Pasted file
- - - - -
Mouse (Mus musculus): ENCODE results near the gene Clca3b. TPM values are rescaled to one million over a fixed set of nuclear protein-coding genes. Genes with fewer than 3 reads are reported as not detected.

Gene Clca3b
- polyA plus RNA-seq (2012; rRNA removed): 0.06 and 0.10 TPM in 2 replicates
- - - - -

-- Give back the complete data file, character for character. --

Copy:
Mouse (Mus musculus): ENCODE results near the gene Clca3b. TPM values are rescaled to one million over a fixed set of nuclear protein-coding genes. Genes with fewer than 3 reads are reported as not detected.

Gene Clca3b
- polyA plus RNA-seq (2012; rRNA removed): 0.06 and 0.10 TPM in 2 replicates